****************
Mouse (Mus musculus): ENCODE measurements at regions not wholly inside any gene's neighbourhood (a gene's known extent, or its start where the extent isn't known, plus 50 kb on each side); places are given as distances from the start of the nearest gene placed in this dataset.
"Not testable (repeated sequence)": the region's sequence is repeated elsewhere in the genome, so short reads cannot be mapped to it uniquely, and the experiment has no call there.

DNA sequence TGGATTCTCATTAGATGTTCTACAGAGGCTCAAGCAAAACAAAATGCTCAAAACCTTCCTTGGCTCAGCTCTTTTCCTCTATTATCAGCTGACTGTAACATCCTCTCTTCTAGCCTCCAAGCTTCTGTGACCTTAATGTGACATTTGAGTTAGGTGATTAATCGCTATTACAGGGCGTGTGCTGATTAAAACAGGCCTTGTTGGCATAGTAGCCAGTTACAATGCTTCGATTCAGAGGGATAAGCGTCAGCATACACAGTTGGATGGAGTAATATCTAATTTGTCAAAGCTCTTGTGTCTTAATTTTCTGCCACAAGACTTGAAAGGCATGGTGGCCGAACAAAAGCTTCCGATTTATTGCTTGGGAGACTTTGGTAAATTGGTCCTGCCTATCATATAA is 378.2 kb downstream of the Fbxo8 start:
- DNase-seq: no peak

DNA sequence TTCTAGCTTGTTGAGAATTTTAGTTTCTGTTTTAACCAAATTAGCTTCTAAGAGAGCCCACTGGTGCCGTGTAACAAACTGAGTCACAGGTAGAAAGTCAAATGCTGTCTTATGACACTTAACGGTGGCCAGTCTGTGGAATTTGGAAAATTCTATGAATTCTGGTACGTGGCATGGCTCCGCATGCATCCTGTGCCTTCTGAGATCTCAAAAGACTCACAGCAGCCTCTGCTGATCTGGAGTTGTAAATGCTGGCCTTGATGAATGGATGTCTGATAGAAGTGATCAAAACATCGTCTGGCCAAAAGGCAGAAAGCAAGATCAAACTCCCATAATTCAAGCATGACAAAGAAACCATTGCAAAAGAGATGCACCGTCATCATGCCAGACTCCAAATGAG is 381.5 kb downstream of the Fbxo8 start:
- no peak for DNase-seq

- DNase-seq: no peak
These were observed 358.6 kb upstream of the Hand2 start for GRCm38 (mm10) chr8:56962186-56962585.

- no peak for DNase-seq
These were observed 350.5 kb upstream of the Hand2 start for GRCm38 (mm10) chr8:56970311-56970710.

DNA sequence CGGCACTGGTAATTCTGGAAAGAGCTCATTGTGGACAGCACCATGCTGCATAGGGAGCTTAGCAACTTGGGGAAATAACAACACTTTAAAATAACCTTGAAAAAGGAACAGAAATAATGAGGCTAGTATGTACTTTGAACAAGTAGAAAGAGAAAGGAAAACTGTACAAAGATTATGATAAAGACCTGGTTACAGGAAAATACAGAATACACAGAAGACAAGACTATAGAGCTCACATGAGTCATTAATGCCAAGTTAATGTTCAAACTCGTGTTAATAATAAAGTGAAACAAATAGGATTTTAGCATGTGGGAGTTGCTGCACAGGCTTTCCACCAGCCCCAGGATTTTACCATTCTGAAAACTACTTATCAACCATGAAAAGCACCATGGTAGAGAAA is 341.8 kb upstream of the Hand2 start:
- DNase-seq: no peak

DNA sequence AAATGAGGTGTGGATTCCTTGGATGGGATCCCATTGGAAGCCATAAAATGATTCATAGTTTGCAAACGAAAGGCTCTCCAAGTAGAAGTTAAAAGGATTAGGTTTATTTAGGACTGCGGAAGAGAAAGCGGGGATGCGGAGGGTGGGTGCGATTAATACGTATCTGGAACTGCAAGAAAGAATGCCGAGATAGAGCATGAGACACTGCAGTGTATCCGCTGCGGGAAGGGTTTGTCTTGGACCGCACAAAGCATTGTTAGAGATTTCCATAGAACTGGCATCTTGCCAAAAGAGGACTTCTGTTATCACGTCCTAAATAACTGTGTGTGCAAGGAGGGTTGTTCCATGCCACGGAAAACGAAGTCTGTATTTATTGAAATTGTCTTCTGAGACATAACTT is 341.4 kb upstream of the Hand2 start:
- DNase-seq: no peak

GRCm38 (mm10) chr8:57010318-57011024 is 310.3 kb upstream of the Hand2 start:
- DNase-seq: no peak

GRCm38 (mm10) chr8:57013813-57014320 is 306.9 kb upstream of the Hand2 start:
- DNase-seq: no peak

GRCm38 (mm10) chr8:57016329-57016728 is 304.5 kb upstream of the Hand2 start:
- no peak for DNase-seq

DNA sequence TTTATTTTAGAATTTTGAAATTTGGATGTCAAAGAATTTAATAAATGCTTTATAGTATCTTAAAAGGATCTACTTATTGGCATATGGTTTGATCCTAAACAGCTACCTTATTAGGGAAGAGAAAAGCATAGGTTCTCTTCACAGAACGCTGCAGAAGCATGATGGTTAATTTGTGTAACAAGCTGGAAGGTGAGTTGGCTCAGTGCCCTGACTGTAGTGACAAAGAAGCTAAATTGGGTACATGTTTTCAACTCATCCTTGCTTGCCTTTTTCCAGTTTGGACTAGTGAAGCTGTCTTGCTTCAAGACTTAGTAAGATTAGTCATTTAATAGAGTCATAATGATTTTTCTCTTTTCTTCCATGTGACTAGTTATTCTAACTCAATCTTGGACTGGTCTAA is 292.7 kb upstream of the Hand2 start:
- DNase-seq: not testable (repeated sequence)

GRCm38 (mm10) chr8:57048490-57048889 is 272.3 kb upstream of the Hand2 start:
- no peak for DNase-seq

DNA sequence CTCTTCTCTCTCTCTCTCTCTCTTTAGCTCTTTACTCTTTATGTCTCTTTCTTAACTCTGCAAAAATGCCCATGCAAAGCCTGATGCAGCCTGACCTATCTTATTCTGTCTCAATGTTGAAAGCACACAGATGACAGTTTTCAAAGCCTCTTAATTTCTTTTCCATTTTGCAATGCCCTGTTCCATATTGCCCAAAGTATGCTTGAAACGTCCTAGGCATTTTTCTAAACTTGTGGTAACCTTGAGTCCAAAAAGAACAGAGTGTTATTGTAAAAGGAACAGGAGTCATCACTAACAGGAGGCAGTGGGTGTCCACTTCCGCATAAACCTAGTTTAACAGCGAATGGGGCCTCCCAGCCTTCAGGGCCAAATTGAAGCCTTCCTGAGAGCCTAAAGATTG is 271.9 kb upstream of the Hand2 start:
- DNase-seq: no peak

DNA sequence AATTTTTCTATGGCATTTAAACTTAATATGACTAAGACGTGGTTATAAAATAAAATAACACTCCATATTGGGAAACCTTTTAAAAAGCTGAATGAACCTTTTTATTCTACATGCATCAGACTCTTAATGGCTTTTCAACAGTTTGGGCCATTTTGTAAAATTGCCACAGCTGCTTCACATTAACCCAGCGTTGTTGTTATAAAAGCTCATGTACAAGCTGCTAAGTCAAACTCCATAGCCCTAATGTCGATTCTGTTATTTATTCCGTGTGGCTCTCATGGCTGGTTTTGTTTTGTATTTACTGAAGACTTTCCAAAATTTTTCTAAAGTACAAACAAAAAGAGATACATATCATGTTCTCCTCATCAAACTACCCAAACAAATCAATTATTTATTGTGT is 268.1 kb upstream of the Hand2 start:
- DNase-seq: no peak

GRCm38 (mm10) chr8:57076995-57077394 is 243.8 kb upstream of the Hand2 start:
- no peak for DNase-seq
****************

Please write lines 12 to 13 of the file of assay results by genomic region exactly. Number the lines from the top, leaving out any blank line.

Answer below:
- DNase-seq: no peak

DNA sequence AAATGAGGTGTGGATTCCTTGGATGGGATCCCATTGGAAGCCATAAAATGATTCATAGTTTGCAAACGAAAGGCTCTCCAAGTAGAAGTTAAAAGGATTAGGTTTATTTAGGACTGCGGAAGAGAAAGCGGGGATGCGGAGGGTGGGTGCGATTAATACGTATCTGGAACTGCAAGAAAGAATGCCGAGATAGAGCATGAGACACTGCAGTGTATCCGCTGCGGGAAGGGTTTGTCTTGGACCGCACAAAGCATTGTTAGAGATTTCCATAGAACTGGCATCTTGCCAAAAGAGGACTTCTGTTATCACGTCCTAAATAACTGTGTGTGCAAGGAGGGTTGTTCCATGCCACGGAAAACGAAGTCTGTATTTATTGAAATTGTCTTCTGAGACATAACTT is 341.4 kb upstream of the Hand2 start: